Ronan Farrow’s reporting on Harvey Weinstein — first his coverage in The New Yorker in 2017, then his metacoverage of what it took to get that story in his 2019 book “Catch and Kill” — helped to crystallize and define a moment in American cultural life. With the new documentary series “Catch and Kill: The Podcast Tapes,” Farrow amplifies that work, continuing to tell both the story of Weinstein’s predations and of his attempts to quash serious journalistic inquiry.
This will be familiar to many potential viewers. As the show’s title suggests, this series — directed by Fenton Bailey and Randy Barbato — is a spinoff of Farrow’s podcast, itself a spinoff of the “Catch and Kill” book. Anyone familiar with either will be revisiting a story they’ve encountered before. And yet as a primer for a new audience, this is a worthwhile bit of programming from HBO, keeping both Weinstein’s monstrous behavior and his nefarious operations behind-the-scenes in the public eye for a beat longer.
The “Catch and Kill” story is one with a certain inherent drama: Farrow was an ambitious investigative reporter within NBC News, whose reporting on Harvey Weinstein came to a halt when the organization called him off the story. Farrow took that story to the New Yorker, which worked with him to get the story published — and, in this series, we meet the editors and fact-checkers who got it across the finish line. (Farrow remains with the New Yorker to this day — recently co-writing a piece on Britney Spears’ conservatorship — but the focus here remains tightly on the Weinstein story.)
NBC News and Farrow have publicly quibbled over the degree to which it was ready for publication when he was preparing it at the network; there’s certainly something cathartic, for those who’ve followed the story and Farrow’s telling of it, about this reporting finally coming to be aired on TV after his attempt to report it for the medium got cancelled. Farrow’s ongoing coverage of the story behind the story carries with it the suggestion that NBC was susceptible to an influence campaign by Weinstein. He also shares the degree to which he himself was surveilled during his reporting — all fascinating enough to carry along even viewers who’ve read the book or heard the podcast.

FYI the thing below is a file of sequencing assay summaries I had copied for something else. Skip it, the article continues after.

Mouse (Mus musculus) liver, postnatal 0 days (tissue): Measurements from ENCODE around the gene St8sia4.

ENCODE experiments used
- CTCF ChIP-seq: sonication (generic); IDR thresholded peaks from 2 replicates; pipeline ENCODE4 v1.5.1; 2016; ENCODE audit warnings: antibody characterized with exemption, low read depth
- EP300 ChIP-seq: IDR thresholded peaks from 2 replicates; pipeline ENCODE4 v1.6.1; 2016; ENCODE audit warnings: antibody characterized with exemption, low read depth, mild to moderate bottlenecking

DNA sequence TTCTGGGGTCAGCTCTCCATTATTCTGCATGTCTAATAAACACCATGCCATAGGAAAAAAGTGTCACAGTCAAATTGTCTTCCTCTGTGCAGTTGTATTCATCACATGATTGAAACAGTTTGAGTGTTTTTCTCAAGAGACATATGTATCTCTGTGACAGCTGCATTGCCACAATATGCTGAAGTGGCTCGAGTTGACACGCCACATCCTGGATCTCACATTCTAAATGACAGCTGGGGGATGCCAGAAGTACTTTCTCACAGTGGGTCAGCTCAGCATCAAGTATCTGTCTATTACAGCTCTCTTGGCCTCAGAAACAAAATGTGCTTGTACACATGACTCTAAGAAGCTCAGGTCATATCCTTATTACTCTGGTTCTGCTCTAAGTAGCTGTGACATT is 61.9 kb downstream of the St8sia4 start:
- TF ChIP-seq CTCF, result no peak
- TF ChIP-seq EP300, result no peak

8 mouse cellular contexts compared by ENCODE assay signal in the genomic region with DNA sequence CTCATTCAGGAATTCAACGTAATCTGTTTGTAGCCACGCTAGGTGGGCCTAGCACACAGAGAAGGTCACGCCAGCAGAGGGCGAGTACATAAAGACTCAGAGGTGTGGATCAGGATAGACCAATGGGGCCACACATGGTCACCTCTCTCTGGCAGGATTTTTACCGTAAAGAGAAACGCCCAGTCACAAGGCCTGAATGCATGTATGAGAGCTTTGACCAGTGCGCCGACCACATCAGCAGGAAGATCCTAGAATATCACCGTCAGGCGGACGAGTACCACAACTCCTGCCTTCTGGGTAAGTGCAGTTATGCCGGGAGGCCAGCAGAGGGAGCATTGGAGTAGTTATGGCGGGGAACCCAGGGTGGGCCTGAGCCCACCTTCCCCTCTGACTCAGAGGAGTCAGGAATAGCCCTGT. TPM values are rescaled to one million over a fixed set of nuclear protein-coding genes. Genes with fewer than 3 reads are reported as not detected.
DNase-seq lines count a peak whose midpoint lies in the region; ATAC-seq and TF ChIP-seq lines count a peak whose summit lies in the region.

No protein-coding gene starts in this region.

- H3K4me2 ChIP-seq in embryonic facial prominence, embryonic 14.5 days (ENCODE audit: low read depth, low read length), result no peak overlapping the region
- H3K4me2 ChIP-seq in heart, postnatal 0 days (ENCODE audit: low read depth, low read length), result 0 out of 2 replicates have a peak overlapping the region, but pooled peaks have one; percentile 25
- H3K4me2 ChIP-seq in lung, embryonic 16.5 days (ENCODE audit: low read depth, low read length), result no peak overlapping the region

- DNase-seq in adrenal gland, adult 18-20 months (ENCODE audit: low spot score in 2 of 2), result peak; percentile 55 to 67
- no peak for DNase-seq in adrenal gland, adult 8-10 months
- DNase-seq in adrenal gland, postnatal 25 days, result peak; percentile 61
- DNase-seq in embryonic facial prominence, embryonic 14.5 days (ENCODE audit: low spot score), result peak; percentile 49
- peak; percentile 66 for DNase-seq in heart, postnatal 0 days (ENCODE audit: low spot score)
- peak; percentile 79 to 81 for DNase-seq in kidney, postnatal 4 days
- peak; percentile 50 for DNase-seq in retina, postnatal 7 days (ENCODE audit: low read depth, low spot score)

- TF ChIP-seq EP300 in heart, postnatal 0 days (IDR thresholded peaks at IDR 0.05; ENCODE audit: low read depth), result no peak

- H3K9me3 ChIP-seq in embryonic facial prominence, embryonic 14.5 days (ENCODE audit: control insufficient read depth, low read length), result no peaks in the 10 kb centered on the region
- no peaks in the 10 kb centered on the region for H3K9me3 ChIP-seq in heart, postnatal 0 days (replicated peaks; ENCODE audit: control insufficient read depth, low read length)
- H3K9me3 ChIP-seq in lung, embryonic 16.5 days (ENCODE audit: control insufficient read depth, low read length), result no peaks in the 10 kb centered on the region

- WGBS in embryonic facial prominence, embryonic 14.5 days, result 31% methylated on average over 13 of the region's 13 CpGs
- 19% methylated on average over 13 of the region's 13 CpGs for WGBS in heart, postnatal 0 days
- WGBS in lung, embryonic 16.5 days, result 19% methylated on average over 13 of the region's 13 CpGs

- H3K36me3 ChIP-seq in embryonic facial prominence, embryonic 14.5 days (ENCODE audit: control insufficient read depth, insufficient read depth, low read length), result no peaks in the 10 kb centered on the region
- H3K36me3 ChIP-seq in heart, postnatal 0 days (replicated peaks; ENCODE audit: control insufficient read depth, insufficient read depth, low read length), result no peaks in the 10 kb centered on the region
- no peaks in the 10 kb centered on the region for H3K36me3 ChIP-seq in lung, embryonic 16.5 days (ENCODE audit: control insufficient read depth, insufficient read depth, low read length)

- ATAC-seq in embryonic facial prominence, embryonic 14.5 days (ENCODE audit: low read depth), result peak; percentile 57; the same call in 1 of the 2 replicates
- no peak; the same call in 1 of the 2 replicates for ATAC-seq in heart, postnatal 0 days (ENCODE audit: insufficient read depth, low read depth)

This is, fundamentally, a story that’s eminently consumable, combining a great monster of recent history with setbacks and journalistic derring-do — even if it’s not consistently telegenic. (Many interviews presented on this show, for instance, consist of voices overlaying still photographs of the person speaking, suggestive of this project’s origins as a work of audio.) But if it’s somewhat visually limited, the series does interesting things with structure: It begins, for instance, with the audio obtained from Italian model Ambra Gutierrez’s wire when she recorded him in acts of sexual misconduct in 2015, and only later circles back to how Farrow obtained the audio. The series, to its credit, also acknowledges, if glancingly, that other reporters were on the case: It makes brief but repeated mention of the work of Jodi Kantor and Megan Twohey of the New York Times, and spends a great deal of time with Ken Auletta, the New Yorker reporter who couldn’t pin Weinstein on his crimes in 2002, try though he might.
Farrow, like Kantor and Twohey, completed the task Auletta (and surely countless others) attempted. He is a compelling presence whose comfort in the spotlight, and, perhaps, his ability to find himself in it, can exist in intriguing counterpoint to the gritty, relentless nature of his work. He’s at once a gifted reporter and a gifted spokesperson for his own reporting, a set of traits that coincides less frequently than one might think. And so this HBO series provides an elegant showcase for Farrow’s past work and a sort of victory lap for the phenomenal things he accomplished with “Catch and Kill.”
The only note I’d add is that it’s worth consuming this series, if you do, in conjunction with Kantor and Twohey’s book “She Said.” That the Weinstein story was broken first by them, with Farrow providing significant corroboration and key details in following stories, may be of interest to only a small circle, but it deserves to be noted; more crucially, Kantor and Twohey had their own experience of dealing with Weinstein and seeking the truth from his victims. Together, “Catch and Kill” and “She Said” provide a complete picture of the journalistic response to Weinstein in the moments leading up to his downfall. Taken on its own terms as a way of examining Farrow’s part in the story, “Catch and Kill: The Podcast Tapes” is worth watching for anyone who wants to begin to understand this bit of very recent history.
“Catch and Kill: The Podcast Tapes” debuts Monday, July 12 at 9 p.m. E.T./P.T. on HBO